I can’t explain what happened at the Boston Marathon last week. It was a senseless act of madness that at least for me, defies explanation. I’ll leave the analysis to those who are far more articulate and erudite than me. Maybe it’s as simple as evil exists. One thing that was re-affirmed is that ordinary people do extraordinary things when fate thrusts them into a crisis. Undoubtedly lives were saved when people ran towards the bombs and the severely injured. As Mr. Rogers said “Look for the helpers”. They are always there.
Many have forecasted that next years marathon is likely to be bigger than ever; partly as a reaction to the events of this year but also because of the nature of the event. To some it’s an opportunity to test their endurance, fortitude and competitiveness, for others it’s the chance to cheer on Mom or Dad. Many use it as a vehicle to raise money or to give publicity to important causes.
I photographed the race from Wellesley. the approximate midpoint of the race and also the location of Scream Alley where hundreds of Wellesley co-eds cheer the runners while granting kisses.
The wheelchair racers start the race earlier than all other participants and the fastest ones complete the race thirty minutes ahead of the fastest runners. This guy was yelling at the Wellesley co-eds (whose scream pitch was already at jet engine levels) to scream louder because he couldn’t hear them!
Dick Hoyt, 73 and Rick Hoyt, 51 are undoubtedly the most renown push/wheelchair team in the world. Rick was born with cerebral palsy and doctors encouraged the Hoyts to institutionalize Rick, informing them that he would be nothing more than a “vegetable”. Fortunately, Dick and his wife decided to keep Rick at home and treat him like a normal child. Rick went on to graduate from Boston University in 1993 with a degree in special education and later worked at Boston College in a computer lab helping to develop systems to aid in communication and other tasks for people with disabilities.
As of April 2013, the Hoyts had competed in 1,077 endurance events, including 70 marathons and six Ironman triathlons. They had run the Boston Marathon 30 times. Also adding to their list of achievements, Dick and Rick biked and ran across the U.S. in 1992, completing a full 3,735 miles in 45 days.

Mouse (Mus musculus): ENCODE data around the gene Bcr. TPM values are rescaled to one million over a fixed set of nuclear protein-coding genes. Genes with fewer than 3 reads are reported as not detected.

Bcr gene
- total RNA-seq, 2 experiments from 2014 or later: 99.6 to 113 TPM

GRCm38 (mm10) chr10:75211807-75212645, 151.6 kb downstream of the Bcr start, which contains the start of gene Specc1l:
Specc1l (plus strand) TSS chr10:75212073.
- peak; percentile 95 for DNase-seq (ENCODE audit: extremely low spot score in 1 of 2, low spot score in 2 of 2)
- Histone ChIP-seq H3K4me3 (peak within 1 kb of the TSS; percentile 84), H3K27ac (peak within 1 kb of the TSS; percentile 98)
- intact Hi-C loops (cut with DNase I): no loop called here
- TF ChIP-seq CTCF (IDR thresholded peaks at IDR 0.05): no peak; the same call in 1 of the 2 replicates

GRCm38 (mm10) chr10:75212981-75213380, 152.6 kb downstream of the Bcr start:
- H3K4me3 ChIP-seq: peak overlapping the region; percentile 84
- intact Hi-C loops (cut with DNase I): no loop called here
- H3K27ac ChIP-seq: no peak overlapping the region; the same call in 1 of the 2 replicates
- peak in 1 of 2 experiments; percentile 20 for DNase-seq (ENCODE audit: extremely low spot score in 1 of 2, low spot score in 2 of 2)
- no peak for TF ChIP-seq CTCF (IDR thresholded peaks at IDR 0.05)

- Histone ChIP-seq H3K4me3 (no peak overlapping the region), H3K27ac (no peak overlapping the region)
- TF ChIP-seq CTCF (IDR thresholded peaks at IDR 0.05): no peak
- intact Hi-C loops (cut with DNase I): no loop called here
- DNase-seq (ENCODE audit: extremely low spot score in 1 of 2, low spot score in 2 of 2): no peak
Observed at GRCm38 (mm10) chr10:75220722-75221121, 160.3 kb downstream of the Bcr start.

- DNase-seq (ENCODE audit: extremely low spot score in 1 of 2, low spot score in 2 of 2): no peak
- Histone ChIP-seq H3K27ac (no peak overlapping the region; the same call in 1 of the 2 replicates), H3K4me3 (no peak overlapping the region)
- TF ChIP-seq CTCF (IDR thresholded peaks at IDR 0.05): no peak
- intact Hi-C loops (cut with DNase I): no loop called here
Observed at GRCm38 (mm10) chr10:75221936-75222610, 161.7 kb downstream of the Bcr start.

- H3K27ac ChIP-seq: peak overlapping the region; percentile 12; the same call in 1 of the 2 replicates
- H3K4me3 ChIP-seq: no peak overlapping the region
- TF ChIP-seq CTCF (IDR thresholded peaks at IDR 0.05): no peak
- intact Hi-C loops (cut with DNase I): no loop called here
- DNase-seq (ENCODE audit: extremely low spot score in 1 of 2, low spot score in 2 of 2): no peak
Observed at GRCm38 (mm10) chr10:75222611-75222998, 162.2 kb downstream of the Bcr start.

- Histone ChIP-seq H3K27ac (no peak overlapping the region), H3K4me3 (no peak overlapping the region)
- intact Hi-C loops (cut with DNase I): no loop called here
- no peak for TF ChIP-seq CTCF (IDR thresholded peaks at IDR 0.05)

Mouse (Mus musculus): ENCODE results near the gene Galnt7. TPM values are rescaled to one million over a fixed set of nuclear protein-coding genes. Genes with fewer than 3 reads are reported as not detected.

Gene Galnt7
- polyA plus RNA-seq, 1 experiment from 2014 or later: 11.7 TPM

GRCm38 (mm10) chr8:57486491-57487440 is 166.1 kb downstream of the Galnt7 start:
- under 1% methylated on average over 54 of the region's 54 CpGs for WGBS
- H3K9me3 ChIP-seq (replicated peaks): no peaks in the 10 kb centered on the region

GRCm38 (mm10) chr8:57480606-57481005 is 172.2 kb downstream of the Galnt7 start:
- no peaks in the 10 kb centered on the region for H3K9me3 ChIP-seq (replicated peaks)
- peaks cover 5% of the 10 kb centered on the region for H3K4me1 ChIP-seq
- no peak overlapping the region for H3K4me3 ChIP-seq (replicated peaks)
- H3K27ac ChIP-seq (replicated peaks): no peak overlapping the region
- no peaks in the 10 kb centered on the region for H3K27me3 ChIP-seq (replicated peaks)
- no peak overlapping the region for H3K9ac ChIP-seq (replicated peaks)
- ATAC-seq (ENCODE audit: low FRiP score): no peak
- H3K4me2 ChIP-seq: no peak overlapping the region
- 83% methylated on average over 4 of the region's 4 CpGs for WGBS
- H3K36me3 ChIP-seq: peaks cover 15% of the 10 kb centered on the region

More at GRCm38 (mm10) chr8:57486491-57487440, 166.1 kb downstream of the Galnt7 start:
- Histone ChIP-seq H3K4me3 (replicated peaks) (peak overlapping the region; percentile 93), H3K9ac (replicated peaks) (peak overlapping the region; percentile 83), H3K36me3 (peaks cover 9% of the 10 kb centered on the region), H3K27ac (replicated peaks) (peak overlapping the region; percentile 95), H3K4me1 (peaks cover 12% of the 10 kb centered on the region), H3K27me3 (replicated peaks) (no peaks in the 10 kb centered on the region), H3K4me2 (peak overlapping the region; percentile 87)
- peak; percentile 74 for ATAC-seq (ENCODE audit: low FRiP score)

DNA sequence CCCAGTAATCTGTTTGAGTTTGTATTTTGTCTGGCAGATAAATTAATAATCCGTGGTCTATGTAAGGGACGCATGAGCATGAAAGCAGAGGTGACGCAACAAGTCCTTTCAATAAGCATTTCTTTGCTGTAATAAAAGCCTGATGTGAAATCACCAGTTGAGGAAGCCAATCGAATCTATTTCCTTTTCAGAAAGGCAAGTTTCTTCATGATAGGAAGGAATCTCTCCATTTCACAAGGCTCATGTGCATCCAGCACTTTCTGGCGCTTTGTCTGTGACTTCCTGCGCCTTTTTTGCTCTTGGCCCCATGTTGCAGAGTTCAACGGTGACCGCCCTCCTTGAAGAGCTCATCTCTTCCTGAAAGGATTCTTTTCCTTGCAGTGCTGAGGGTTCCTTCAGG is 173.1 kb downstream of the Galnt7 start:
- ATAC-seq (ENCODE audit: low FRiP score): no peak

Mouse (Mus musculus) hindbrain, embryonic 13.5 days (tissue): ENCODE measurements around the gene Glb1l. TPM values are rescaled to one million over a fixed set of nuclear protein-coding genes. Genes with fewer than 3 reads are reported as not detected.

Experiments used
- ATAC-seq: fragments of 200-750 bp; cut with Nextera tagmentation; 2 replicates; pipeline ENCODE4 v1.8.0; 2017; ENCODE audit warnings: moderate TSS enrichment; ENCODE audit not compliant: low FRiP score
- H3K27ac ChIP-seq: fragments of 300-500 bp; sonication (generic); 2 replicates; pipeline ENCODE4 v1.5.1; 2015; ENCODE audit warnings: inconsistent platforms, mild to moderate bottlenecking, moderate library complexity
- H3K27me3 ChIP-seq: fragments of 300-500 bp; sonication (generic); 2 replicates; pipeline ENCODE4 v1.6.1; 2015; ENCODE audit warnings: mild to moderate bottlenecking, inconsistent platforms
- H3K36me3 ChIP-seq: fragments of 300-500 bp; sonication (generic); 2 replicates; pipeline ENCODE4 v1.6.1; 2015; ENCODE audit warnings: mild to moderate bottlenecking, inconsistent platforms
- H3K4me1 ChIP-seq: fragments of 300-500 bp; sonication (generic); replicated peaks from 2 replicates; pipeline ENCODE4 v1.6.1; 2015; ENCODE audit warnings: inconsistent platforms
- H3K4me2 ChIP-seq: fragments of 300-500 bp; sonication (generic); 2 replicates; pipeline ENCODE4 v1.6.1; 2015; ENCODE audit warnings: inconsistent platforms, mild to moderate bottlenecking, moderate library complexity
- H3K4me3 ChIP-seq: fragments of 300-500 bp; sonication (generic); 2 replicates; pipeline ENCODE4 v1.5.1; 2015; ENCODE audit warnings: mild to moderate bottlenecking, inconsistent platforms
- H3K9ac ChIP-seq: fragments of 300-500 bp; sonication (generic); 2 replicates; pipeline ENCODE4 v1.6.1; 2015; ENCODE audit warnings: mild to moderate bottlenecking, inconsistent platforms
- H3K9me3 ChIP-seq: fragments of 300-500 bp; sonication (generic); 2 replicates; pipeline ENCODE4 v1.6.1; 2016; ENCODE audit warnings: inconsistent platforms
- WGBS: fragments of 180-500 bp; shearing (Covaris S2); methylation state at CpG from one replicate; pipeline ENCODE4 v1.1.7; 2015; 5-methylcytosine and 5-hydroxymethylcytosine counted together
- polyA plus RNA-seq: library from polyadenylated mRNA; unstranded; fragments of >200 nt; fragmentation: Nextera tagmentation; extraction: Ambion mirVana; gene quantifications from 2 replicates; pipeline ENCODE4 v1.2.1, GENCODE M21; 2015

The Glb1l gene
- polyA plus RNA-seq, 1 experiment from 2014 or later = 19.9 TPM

Paul Appleby and Gene Carter were one of four push/wheelchair teams in the race this year. Paul has cerebral palsy and he and Gene have completed eleven marathons and 89 road races in the past nine years. Prior to this years race Paul lost his Angel Flight (because of mechanical issues) which would have taken him, his father and his wheelchair to Boston. Once word filtered out into his Collierville, Tennessee community about the canceled flight, a parent with a special-needs child donated his frequent flier miles so that Paul and Bob Appleby could fly. FedEx, where Carter works in Collierville, also shipped Paul’s racing chair and other accessories to Boston for free. In response to the co-eds cheering him on, Paul kept yelling “God Bless You” over and over again.
Noah Zack 30, has cerebral palsy and mental retardation and is one of many who receive help from the Noah’s Ark Foundation. The foundation (named in his honor) and formed in 1994, is dedicated to providing subsidies to residential homes and day-habilitation programs for individuals with severe disabilities. Each of the six people accompanying him pushed him for a portion of the race.
This Wellesley section of the race is about a quarter-mile long and completely filled with co-eds encouraging the race participants by cheering loudly, slapping hands and occasionally getting a kiss.
This year the race occurred on April 15th which is of course, the nation’s tax filing deadline.
By this point in the race the world’s best marathoners have started to sort themselves out, form a leading pack and usually run together until the final third of the race. This year’s race was won by Ethiopia’s Lelisa Desisa who you can see in the middle of this image. East African runners have dominated worldwide marathons for the last twenty years. Jason Hartmann (far left in the image), who finished fourth for the second year in a row, was one of three Americans finishing in the top ten. His time was a little over two minutes behind the winner.
This is the women’s lead pack of world-class runners. Occasionally (more frequently than the men) certain women will run the first half very fast in an attempt to get way out in front and make it difficult for the lead pack to catch them. It almost never works as the lead rabbits get tired in the last half of the race and get caught by the pack. Kenya’s Rita Jeptoo (second from left) won this years race with the America’s Shalane Flanagan (third from left) and Kara Goucher finishing fourth and sixth respectively.
Although not done by the lead runners, many of the 26,000 runners slap the hands of the Wellesley co-eds and some who are not particularly concerned about their times will stop and get a kiss.
In the hours after the wheelchair and world-class competitors have finished the race, thousands of runners still clog the racecourse in the hope of establishing a personal best time or to generate additional contributions to the charity for which they are running.
As you might expect in a field of 26,000 runners, some take a lighthearted approach to the race. In addition to this guy, I saw Abe Lincoln, Wonderwoman (can’t figure out why she didn’t win!), numerous ballerinas and clowns, several men in full three-piece suits and a juggler who juggled three balls for the entire race.
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